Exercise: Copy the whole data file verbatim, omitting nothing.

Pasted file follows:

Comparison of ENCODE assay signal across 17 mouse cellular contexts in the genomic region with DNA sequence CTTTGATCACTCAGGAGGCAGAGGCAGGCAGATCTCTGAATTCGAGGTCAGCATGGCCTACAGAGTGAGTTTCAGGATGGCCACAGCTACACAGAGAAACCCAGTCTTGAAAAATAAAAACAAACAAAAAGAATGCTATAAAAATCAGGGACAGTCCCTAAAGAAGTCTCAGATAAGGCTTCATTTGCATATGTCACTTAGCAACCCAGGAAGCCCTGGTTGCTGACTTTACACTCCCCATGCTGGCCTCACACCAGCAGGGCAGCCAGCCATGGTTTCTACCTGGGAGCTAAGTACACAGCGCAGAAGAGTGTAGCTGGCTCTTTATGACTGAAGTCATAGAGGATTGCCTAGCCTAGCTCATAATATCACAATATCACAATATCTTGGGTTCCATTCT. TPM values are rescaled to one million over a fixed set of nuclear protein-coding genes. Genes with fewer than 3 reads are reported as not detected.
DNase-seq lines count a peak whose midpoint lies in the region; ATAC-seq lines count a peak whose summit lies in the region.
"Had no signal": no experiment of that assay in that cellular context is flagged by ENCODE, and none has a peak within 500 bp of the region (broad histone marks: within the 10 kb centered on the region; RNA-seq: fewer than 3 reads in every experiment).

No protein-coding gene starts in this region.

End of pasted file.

Comparison of ENCODE assay signal across 17 mouse cellular contexts in the genomic region with DNA sequence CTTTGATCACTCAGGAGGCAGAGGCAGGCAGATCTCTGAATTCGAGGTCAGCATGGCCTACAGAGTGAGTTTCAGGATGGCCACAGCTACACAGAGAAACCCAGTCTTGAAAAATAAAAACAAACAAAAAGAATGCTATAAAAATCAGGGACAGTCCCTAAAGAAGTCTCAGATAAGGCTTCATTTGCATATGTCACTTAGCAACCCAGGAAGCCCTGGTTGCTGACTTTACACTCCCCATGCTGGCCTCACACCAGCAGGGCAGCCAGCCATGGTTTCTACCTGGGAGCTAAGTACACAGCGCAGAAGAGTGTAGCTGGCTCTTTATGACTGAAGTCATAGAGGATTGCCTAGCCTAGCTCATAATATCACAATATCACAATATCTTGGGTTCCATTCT. TPM values are rescaled to one million over a fixed set of nuclear protein-coding genes. Genes with fewer than 3 reads are reported as not detected.
DNase-seq lines count a peak whose midpoint lies in the region; ATAC-seq lines count a peak whose summit lies in the region.
"Had no signal": no experiment of that assay in that cellular context is flagged by ENCODE, and none has a peak within 500 bp of the region (broad histone marks: within the 10 kb centered on the region; RNA-seq: fewer than 3 reads in every experiment).

No protein-coding gene starts in this region.